Eric Donovan, a professor of Physics and Astronomy from the University of Calgary:
With data gathered by Alberta’s network of aurora watchers, Eric Donovan found it coincided with a flyby from one of the three satellites from the European Space Agency’s Swarm magnetic field mission.
“As the satellite flew straight through Steve, data from the electric field instrument showed very clear changes. The temperature 300 km above Earth’s surface jumped by 3000°C and the data revealed a 25 km-wide ribbon of gas flowing westwards at about 6 km/s compared to a speed of about 10 m/s either side of the ribbon,” explained U of C astronomer Eric Donovan in an ESA blog post.
“It turns out that STEVE is actually remarkably common, but we hadn’t noticed it before. It’s thanks to ground-based observations, satellites, today’s explosion of access to data and an army of citizen scientists joining forces to document it.
“Swarm allows us to measure it and I’m sure will continue to help resolve some unanswered questions.”
Roger Haagmans, Swarm’s mission scientist added that there is still a lot we need to learn about Steve. For example, it is not created by the interaction of solar particles with the Earth’s magnetic field, meaning it is not classified as an Aurora and requires further investigation.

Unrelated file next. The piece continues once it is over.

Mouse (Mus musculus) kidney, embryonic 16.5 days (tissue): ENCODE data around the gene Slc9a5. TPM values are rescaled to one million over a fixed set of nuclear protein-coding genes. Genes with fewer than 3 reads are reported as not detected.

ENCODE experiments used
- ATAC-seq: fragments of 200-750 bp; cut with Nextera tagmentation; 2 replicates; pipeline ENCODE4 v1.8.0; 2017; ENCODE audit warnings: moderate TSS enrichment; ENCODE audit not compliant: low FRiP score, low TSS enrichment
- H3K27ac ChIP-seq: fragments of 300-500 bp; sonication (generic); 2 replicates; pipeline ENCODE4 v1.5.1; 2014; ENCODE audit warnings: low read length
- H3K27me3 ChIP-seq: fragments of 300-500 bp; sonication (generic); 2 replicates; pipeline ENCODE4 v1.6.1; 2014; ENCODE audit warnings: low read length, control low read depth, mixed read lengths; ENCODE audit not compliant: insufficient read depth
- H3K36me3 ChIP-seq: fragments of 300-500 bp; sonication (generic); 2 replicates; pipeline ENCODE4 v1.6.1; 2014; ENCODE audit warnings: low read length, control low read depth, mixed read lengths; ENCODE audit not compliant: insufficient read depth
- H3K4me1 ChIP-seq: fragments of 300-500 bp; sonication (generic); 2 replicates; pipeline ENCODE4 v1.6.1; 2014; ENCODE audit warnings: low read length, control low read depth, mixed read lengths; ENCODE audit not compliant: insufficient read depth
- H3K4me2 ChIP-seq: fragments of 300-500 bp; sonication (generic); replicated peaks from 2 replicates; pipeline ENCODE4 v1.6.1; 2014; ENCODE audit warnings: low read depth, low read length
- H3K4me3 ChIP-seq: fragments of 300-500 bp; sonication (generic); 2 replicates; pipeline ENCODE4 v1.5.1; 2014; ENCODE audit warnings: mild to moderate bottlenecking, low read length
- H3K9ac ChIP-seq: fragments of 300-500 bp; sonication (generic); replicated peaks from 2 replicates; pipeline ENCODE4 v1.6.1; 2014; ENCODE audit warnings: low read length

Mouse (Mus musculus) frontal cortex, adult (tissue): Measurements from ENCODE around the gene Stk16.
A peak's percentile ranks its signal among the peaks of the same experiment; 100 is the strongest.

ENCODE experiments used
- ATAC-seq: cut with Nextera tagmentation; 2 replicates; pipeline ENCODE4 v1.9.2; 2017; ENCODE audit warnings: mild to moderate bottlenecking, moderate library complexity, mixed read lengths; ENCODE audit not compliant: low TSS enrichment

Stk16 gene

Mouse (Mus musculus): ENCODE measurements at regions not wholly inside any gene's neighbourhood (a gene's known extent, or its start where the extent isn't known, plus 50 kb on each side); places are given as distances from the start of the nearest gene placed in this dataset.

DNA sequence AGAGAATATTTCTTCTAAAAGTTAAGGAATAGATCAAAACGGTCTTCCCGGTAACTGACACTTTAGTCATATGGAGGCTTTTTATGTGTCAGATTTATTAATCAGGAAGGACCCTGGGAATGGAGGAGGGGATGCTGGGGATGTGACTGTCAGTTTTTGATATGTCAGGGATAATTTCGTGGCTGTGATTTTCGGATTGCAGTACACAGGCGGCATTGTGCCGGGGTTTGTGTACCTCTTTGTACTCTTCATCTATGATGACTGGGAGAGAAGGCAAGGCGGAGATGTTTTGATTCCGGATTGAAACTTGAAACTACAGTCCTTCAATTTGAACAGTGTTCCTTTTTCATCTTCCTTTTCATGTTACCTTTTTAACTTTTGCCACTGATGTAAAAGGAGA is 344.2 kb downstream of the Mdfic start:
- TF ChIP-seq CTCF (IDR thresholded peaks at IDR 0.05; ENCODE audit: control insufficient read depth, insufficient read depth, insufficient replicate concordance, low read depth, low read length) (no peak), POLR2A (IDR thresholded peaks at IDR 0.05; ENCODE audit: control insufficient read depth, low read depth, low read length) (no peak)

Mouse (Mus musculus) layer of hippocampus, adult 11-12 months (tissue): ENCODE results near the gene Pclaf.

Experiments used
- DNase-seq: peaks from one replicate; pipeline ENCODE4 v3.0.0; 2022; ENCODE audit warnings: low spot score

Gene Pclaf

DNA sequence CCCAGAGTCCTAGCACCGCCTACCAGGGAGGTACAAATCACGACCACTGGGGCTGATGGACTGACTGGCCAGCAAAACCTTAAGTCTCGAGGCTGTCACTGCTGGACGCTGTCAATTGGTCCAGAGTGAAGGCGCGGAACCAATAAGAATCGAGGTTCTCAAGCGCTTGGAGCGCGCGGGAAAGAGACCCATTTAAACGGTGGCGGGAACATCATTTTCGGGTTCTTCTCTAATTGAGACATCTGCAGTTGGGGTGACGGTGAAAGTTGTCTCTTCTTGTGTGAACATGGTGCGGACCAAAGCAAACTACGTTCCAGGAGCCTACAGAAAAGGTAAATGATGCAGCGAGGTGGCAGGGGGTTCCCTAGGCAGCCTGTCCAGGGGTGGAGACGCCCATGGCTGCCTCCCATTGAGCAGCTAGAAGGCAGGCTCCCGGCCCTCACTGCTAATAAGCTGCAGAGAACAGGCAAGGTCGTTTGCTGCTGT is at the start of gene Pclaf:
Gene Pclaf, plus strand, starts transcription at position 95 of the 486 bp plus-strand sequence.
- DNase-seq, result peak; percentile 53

So, instead of an aurora caused by solar particles slamming into air molecules, this turned out to be a super-heated ribbon of gases, where the air molecules were emitting light simply due to the heat, like the filament of an incandescent light bulb.
According to NASA’s Aurorasaurus blog, there were more than 50 observed sightings of Steve (which has since been hammered into the acronym Strong Thermal Emission Velocity Enhancement) last year and they’re hoping to gather more data in 2017.
This is the College All-sky meteor cam showing the eleven brightest Dec 15 meteors stacked on one frame, from 7pm until 2am when it clouded over. North at top of photo and East to the left. Two bright fireballs on the horizon! That trail of dots there is Jupiter rising. Some clumps of dots are just aircraft strobes.
And here’s the 11 meteor stack for Dec 14 from 9pm until 1:15am, when it clouded over. About the same each evening.
And just for fun, here’s all the photos stacked from the camera watching Ursa Minor over a 43 minute period, taken with 30 second exposures, 28mm f/2.5 lens, 1000 ISO.
Geminids from Invermere
This photo was taken facing South, showing Orion before the Moon rose, from Invermere by Robert Ede. He says: I saw some beauties. A few with smoke trails.